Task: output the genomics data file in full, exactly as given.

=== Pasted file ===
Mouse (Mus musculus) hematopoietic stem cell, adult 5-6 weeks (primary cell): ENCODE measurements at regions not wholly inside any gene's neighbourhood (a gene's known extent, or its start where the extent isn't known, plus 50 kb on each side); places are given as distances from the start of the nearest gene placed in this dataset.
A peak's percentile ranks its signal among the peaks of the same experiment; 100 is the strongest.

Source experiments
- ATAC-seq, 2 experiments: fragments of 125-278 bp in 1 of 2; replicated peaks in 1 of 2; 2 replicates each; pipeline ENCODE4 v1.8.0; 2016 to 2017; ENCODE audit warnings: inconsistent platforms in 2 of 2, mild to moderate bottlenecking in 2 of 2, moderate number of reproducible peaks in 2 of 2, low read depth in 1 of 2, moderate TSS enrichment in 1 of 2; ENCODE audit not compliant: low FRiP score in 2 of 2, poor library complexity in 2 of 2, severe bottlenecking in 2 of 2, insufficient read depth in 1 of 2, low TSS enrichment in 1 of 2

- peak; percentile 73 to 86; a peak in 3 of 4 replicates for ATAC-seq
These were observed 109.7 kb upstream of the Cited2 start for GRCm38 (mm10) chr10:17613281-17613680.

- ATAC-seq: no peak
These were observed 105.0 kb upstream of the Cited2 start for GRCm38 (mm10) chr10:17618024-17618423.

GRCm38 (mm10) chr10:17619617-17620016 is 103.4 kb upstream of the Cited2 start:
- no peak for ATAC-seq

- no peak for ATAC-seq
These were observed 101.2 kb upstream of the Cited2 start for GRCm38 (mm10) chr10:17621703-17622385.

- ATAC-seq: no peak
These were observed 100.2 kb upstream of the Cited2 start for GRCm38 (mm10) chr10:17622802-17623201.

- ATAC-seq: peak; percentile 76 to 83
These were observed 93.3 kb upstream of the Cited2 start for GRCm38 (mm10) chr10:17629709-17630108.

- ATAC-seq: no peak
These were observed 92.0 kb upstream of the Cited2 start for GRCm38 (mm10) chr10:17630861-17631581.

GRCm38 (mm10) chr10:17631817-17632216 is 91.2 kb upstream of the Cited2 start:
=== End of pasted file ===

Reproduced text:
Mouse (Mus musculus) hematopoietic stem cell, adult 5-6 weeks (primary cell): ENCODE measurements at regions not wholly inside any gene's neighbourhood (a gene's known extent, or its start where the extent isn't known, plus 50 kb on each side); places are given as distances from the start of the nearest gene placed in this dataset.
A peak's percentile ranks its signal among the peaks of the same experiment; 100 is the strongest.

Source experiments
- ATAC-seq, 2 experiments: fragments of 125-278 bp in 1 of 2; replicated peaks in 1 of 2; 2 replicates each; pipeline ENCODE4 v1.8.0; 2016 to 2017; ENCODE audit warnings: inconsistent platforms in 2 of 2, mild to moderate bottlenecking in 2 of 2, moderate number of reproducible peaks in 2 of 2, low read depth in 1 of 2, moderate TSS enrichment in 1 of 2; ENCODE audit not compliant: low FRiP score in 2 of 2, poor library complexity in 2 of 2, severe bottlenecking in 2 of 2, insufficient read depth in 1 of 2, low TSS enrichment in 1 of 2

- peak; percentile 73 to 86; a peak in 3 of 4 replicates for ATAC-seq
These were observed 109.7 kb upstream of the Cited2 start for GRCm38 (mm10) chr10:17613281-17613680.

- ATAC-seq: no peak
These were observed 105.0 kb upstream of the Cited2 start for GRCm38 (mm10) chr10:17618024-17618423.

GRCm38 (mm10) chr10:17619617-17620016 is 103.4 kb upstream of the Cited2 start:
- no peak for ATAC-seq

- no peak for ATAC-seq
These were observed 101.2 kb upstream of the Cited2 start for GRCm38 (mm10) chr10:17621703-17622385.

- ATAC-seq: no peak
These were observed 100.2 kb upstream of the Cited2 start for GRCm38 (mm10) chr10:17622802-17623201.

- ATAC-seq: peak; percentile 76 to 83
These were observed 93.3 kb upstream of the Cited2 start for GRCm38 (mm10) chr10:17629709-17630108.

- ATAC-seq: no peak
These were observed 92.0 kb upstream of the Cited2 start for GRCm38 (mm10) chr10:17630861-17631581.

GRCm38 (mm10) chr10:17631817-17632216 is 91.2 kb upstream of the Cited2 start: